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Day 1 |
Feb 09, 2010

Ushuaia

By Stefan Kredel, Geologist

Co-ordinates:  54°55’S, 67°28’W

Weather: mainly sunny

Air Temperature: 8,0°C

Last night was quite bumpy and the winds were as much as 80 knots and accompanied by heavy swells. Fortunately the weather moderated during the morning and so everyone was able to go through the mandated Antarctic biosecurity check of our clothing and equipment, and thus ensure no transport of alien flora to the continent. Meantime, while the biosecurity check was in progress, Claudia gave her presentation “Ice, Wind and Waves: An Introduction to Antarctica and Its Climate”, but gave it twice so that those going through the biosecurity check did not miss the opportunity to learn about the environments we are about to visit. And those out on the aft deck were rewarded with huge flocks of Cape Petrels along with a few Giant Petrels, the odd Antarctic Petrel, and a few Wilson’s Petrels dancing over the wash behind the Prince Albert II.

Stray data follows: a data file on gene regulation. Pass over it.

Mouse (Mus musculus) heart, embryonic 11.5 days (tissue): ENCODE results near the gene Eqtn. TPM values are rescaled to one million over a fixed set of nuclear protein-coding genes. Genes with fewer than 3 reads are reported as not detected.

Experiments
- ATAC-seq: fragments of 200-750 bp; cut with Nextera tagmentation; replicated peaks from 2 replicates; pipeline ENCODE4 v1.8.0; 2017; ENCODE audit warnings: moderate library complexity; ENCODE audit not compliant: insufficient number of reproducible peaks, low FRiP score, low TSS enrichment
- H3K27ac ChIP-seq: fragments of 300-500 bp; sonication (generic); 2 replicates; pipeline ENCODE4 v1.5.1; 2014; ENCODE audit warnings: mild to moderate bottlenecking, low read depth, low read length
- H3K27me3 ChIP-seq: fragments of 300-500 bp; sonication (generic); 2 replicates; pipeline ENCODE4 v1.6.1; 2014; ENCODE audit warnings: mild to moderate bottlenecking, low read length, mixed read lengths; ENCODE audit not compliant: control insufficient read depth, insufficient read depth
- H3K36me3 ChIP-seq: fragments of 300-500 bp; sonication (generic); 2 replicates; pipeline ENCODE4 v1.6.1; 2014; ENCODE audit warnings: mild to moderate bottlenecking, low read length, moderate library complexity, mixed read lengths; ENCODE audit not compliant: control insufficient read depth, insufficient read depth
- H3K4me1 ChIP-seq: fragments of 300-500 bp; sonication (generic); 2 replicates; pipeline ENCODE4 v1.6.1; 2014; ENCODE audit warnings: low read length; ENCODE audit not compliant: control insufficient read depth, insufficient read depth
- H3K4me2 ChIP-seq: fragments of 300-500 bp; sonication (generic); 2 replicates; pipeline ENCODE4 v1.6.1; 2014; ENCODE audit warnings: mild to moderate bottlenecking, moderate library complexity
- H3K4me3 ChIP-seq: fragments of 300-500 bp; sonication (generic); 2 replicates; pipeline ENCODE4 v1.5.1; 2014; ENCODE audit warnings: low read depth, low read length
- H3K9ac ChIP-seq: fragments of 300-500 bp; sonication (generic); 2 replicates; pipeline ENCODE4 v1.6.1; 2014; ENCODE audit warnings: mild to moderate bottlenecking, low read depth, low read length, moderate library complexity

This morning, we finished the last expedition cruise. Turnaround days are always busy days for everyone onboard. The ship has to be refilled with all kinds of provisions, all the suites have to be prepared for the new guests, and a lot of other things have to be done as well.

But as usual, when the guests came and embarked at 15:00, all was ready for a new voyage. As Ushuaia is an international harbor, some of our guests had to go through a security check in the small terminal building at the beginning of the pier. I was positioned there to welcome our new guests and show them the short way of about 150 meters to our ship, their new home for the next 10 days, the Prince Albert II.

Once all guests were onboard and had made themselves a bit comfortable in their suites, the mandatory lifeboat drill took place. Straight after that we left the pier and started our trip down to the peninsula. I was out on deck, and even though we had a bit of “liquid sunshine” a lot of our guests were on the outer decks to see how Ushuaia became smaller and smaller in the distance.

Before dinner was the introduction of some of our heads of departments and the entire Expedition Team. So our guests got a brief idea of who will be responsible for a good trip down to Antarctica and back. But our fearless Expedition Leader Robin West made it very clear that the guests would be responsible for the weather. And the weather forecast for the Drake Passage, the small piece of ocean between South America and Antarctica, was not too good.

So I secured my suite, as I don’t like to get up in the middle of the night because everything starts moving and falling down. But maybe it won’t be too bad. We will see, how bumpy it will get …

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